mRNA vaccines are aimed at enabling a human immune system to combat the virus and do not do anything to the DNA of a human cell.
It would seem that those who post such claims misunderstand genetics. The Pfizer COVID-19 vaccine is an mRNA vaccine (or messenger RNA vaccine). According to the PHG Foundation, a health policy think tank, RNA vaccines work by introducing an mRNA sequence (the molecule that tells cells what to build) coded for a disease-specific antigen. Once produced within the body, the immune system recognizes the antigen, preparing it to fight the real thing.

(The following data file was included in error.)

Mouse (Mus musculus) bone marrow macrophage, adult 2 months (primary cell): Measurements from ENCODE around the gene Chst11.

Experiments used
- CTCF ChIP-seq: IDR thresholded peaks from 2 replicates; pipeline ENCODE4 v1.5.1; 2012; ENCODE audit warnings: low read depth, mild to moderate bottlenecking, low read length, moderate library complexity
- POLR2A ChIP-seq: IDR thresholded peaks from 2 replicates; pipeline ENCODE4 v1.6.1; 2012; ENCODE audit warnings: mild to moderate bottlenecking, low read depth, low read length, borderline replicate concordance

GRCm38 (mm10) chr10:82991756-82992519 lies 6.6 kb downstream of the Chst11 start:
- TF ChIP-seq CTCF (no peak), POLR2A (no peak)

There are many advantages to mRNA vaccines, including the fact that they can be quick and cheap to develop. Real concerns center on the length of protection they offer and not on whether they alter your DNA. Indeed, mRNA vaccines do not alter or modify the DNA in a human cell. They are designed to trigger an immune response by instructing the body's cells to produce the vaccine antigens.
The COVID-19 pandemic has given rise to a lot of potentially dangerous misinformation. For reliable advice on COVID-19, including symptoms, prevention, and available treatment, please refer to the World Health Organization or your national healthcare authority.